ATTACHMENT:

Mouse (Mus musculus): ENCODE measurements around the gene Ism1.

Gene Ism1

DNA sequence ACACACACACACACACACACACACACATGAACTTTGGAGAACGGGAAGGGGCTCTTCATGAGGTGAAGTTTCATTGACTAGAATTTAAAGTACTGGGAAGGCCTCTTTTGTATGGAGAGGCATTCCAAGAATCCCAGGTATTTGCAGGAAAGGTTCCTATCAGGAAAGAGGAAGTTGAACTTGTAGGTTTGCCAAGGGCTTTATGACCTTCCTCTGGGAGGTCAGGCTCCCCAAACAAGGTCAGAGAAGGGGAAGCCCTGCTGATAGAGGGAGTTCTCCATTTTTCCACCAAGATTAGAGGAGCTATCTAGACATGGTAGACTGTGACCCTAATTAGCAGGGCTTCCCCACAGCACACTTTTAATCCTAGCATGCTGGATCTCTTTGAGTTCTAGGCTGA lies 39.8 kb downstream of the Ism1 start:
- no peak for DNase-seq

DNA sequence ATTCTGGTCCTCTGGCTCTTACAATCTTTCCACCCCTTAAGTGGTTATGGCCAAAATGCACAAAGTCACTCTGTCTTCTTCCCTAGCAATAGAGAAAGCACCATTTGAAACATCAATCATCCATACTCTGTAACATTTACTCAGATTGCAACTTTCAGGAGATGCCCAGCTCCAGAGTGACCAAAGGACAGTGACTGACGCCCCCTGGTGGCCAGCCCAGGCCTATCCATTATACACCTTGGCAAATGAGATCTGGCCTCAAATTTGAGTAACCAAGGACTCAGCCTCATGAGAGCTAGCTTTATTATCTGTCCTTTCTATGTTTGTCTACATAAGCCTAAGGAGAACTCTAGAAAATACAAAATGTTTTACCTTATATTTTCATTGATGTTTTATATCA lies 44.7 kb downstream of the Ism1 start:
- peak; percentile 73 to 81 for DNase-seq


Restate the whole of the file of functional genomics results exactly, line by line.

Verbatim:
Mouse (Mus musculus): ENCODE measurements around the gene Ism1.

Gene Ism1

DNA sequence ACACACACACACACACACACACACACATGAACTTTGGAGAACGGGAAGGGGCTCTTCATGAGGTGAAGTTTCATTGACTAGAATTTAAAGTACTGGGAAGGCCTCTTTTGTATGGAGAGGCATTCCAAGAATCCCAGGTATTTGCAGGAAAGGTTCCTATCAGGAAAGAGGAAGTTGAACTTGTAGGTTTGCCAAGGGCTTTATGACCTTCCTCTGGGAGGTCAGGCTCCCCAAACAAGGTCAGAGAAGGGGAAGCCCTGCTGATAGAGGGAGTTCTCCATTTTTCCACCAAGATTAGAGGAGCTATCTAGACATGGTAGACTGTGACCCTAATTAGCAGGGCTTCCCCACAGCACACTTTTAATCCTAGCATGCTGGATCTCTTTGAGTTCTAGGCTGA lies 39.8 kb downstream of the Ism1 start:
- no peak for DNase-seq

DNA sequence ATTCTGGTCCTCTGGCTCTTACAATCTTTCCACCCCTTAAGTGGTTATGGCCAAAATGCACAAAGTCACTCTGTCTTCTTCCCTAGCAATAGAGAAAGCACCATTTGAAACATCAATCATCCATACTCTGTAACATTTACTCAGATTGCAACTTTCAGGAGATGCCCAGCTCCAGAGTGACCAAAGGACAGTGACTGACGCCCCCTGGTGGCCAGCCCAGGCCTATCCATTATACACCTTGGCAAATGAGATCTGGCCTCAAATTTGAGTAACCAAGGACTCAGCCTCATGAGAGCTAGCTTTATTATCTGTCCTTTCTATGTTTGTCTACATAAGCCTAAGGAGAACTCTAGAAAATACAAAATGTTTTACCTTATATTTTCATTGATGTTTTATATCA lies 44.7 kb downstream of the Ism1 start:
- peak; percentile 73 to 81 for DNase-seq